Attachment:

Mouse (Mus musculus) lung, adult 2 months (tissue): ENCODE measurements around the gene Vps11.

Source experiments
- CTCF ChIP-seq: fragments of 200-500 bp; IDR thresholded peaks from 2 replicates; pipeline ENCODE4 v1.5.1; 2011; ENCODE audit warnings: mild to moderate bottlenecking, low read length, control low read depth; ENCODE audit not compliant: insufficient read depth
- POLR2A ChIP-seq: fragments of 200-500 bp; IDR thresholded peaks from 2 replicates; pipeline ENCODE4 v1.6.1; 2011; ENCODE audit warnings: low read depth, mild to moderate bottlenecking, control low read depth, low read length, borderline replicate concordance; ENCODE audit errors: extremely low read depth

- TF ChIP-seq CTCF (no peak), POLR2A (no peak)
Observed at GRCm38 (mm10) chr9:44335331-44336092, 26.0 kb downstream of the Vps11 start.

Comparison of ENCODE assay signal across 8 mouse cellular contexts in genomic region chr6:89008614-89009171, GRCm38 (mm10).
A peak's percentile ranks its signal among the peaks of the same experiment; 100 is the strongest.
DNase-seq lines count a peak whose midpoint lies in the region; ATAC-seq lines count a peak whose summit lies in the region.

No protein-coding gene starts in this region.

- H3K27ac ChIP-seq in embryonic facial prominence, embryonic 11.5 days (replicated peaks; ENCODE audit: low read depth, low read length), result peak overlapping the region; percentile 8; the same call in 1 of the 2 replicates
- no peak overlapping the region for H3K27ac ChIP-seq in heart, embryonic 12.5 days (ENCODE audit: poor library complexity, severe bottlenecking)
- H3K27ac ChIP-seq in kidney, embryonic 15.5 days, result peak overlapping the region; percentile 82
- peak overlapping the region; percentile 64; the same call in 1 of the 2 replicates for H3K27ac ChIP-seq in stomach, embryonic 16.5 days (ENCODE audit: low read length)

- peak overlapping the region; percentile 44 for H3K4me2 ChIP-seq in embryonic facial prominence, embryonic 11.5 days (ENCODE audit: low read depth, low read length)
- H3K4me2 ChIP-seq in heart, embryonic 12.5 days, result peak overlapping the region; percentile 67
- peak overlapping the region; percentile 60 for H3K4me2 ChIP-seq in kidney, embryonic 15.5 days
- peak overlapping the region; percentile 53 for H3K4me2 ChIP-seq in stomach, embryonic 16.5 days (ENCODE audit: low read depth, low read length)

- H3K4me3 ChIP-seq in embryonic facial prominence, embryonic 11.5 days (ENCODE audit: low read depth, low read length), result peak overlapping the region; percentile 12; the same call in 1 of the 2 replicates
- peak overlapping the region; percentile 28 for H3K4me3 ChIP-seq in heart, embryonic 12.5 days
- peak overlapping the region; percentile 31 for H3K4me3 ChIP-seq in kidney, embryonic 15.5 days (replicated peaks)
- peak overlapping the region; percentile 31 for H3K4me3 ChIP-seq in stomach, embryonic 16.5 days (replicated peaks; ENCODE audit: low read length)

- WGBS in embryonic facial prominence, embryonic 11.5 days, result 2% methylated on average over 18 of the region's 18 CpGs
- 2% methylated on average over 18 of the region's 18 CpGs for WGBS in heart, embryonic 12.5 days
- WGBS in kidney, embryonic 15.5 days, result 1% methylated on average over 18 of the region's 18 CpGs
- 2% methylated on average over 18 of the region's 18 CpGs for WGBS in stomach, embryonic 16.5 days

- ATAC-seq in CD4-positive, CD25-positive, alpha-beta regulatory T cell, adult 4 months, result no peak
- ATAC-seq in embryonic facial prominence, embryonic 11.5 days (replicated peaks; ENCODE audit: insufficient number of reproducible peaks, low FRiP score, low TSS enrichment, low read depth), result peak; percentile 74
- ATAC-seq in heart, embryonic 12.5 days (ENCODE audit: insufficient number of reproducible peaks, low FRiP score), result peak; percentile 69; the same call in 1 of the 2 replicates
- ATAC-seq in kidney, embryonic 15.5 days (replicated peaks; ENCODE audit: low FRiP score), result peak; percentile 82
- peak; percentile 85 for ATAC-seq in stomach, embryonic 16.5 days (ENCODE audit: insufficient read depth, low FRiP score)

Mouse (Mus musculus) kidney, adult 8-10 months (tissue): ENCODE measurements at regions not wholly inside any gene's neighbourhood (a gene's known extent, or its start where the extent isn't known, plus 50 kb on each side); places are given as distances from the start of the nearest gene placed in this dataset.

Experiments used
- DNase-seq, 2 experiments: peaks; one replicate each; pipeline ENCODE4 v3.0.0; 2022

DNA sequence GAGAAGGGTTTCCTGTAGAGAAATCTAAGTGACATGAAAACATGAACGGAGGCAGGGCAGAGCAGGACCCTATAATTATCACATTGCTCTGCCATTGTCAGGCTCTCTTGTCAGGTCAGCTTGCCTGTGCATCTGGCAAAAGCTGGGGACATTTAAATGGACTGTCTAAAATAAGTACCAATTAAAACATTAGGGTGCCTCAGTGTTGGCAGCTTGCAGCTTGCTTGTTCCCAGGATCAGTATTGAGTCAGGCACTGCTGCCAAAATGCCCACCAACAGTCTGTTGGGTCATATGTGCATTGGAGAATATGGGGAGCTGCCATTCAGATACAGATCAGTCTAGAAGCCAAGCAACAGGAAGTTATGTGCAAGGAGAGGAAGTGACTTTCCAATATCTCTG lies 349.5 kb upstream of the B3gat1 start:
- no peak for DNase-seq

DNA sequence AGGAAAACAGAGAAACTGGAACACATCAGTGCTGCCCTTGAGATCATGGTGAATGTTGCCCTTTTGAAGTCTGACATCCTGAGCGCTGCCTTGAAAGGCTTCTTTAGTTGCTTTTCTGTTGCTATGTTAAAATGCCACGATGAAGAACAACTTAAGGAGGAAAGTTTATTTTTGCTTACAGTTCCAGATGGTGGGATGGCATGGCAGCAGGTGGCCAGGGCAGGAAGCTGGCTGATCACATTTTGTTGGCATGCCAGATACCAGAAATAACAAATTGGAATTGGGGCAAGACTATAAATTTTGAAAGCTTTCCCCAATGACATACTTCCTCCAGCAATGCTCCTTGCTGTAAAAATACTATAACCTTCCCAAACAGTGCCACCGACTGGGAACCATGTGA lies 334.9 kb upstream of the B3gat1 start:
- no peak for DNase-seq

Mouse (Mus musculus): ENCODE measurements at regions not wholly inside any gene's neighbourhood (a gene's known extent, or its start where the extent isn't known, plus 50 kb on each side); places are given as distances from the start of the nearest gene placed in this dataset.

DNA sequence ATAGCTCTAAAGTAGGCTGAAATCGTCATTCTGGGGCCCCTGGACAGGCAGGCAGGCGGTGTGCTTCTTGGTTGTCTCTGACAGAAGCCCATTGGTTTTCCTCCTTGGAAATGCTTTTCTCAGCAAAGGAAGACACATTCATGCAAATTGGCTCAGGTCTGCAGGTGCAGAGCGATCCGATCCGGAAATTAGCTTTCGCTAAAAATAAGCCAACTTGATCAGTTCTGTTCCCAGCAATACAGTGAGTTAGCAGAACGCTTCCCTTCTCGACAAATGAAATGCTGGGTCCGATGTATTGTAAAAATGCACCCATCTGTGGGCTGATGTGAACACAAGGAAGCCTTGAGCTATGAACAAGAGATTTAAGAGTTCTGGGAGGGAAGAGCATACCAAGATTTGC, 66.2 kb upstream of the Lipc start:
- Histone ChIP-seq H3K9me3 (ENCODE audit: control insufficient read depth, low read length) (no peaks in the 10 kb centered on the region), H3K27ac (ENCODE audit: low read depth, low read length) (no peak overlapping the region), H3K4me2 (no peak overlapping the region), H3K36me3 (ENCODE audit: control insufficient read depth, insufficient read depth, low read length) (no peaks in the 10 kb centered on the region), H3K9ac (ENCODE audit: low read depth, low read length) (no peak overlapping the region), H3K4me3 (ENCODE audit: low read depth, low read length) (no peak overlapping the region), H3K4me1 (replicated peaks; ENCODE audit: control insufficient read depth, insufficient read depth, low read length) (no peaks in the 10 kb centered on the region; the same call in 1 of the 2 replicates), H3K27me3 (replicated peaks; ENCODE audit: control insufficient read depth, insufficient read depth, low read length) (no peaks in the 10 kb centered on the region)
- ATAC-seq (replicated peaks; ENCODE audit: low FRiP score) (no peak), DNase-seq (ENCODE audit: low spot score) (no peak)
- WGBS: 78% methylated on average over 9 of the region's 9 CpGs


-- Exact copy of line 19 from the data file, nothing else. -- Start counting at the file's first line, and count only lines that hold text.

- H3K4me3 ChIP-seq in embryonic facial prominence, embryonic 11.5 days (ENCODE audit: low read depth, low read length), result peak overlapping the region; percentile 12; the same call in 1 of the 2 replicates